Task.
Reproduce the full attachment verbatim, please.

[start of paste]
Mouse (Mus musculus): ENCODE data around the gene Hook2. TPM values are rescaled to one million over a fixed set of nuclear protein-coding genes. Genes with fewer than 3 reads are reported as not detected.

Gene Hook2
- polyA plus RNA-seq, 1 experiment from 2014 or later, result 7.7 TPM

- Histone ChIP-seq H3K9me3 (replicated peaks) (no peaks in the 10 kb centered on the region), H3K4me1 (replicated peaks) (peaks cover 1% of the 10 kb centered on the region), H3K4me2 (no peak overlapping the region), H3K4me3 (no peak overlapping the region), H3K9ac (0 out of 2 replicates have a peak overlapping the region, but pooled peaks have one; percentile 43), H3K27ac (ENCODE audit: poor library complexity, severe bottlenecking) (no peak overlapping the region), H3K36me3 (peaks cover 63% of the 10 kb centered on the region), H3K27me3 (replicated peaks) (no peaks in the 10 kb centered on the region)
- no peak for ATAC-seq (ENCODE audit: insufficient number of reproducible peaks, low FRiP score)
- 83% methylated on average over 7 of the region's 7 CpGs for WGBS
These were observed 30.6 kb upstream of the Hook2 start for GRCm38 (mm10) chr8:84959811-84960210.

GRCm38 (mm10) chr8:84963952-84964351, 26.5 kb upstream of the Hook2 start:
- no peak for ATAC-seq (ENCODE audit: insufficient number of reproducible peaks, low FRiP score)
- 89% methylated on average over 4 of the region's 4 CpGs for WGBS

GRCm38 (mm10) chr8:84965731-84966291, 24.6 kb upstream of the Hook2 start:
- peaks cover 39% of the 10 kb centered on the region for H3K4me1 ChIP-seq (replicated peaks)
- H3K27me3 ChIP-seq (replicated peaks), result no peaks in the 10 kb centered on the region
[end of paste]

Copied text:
Mouse (Mus musculus): ENCODE data around the gene Hook2. TPM values are rescaled to one million over a fixed set of nuclear protein-coding genes. Genes with fewer than 3 reads are reported as not detected.

Gene Hook2
- polyA plus RNA-seq, 1 experiment from 2014 or later, result 7.7 TPM

- Histone ChIP-seq H3K9me3 (replicated peaks) (no peaks in the 10 kb centered on the region), H3K4me1 (replicated peaks) (peaks cover 1% of the 10 kb centered on the region), H3K4me2 (no peak overlapping the region), H3K4me3 (no peak overlapping the region), H3K9ac (0 out of 2 replicates have a peak overlapping the region, but pooled peaks have one; percentile 43), H3K27ac (ENCODE audit: poor library complexity, severe bottlenecking) (no peak overlapping the region), H3K36me3 (peaks cover 63% of the 10 kb centered on the region), H3K27me3 (replicated peaks) (no peaks in the 10 kb centered on the region)
- no peak for ATAC-seq (ENCODE audit: insufficient number of reproducible peaks, low FRiP score)
- 83% methylated on average over 7 of the region's 7 CpGs for WGBS
These were observed 30.6 kb upstream of the Hook2 start for GRCm38 (mm10) chr8:84959811-84960210.

GRCm38 (mm10) chr8:84963952-84964351, 26.5 kb upstream of the Hook2 start:
- no peak for ATAC-seq (ENCODE audit: insufficient number of reproducible peaks, low FRiP score)
- 89% methylated on average over 4 of the region's 4 CpGs for WGBS

GRCm38 (mm10) chr8:84965731-84966291, 24.6 kb upstream of the Hook2 start:
- peaks cover 39% of the 10 kb centered on the region for H3K4me1 ChIP-seq (replicated peaks)
- H3K27me3 ChIP-seq (replicated peaks), result no peaks in the 10 kb centered on the region